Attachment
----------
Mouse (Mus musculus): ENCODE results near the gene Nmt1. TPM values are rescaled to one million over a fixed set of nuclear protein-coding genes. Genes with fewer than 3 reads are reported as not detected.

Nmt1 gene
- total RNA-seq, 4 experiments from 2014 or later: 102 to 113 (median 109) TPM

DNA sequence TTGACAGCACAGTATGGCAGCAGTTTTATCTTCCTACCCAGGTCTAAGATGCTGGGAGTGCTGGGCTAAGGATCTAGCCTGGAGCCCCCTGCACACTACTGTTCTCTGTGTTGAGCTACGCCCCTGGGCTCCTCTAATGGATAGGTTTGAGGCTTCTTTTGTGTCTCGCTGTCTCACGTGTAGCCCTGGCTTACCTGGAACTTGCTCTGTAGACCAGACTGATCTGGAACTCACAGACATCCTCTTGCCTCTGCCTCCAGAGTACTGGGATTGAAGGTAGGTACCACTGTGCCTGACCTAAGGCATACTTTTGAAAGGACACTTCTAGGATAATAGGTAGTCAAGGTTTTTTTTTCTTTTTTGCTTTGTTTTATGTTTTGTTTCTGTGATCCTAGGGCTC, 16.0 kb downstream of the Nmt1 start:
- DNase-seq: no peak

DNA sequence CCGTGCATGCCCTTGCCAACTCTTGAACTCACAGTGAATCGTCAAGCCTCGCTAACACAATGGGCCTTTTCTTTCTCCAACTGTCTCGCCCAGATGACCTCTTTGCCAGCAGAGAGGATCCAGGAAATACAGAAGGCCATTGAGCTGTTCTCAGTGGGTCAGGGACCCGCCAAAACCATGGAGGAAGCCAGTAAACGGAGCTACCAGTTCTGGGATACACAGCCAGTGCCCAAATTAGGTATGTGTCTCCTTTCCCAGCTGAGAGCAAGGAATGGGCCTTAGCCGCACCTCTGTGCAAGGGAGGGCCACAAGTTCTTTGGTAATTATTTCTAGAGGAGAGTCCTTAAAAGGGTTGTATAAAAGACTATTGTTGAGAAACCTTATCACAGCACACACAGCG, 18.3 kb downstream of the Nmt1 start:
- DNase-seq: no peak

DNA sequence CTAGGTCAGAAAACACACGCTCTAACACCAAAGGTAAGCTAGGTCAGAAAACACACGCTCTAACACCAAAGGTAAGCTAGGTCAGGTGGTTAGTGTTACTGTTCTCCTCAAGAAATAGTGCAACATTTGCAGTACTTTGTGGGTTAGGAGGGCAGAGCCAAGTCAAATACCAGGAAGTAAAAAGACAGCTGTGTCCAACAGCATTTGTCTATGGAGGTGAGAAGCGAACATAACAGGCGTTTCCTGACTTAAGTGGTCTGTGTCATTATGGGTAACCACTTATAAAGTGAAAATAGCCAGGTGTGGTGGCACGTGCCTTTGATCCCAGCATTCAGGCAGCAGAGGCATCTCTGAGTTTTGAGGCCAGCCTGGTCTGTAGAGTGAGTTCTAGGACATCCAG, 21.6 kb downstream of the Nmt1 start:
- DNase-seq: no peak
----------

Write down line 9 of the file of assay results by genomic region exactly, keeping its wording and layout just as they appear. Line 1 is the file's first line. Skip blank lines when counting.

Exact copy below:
- DNase-seq: no peak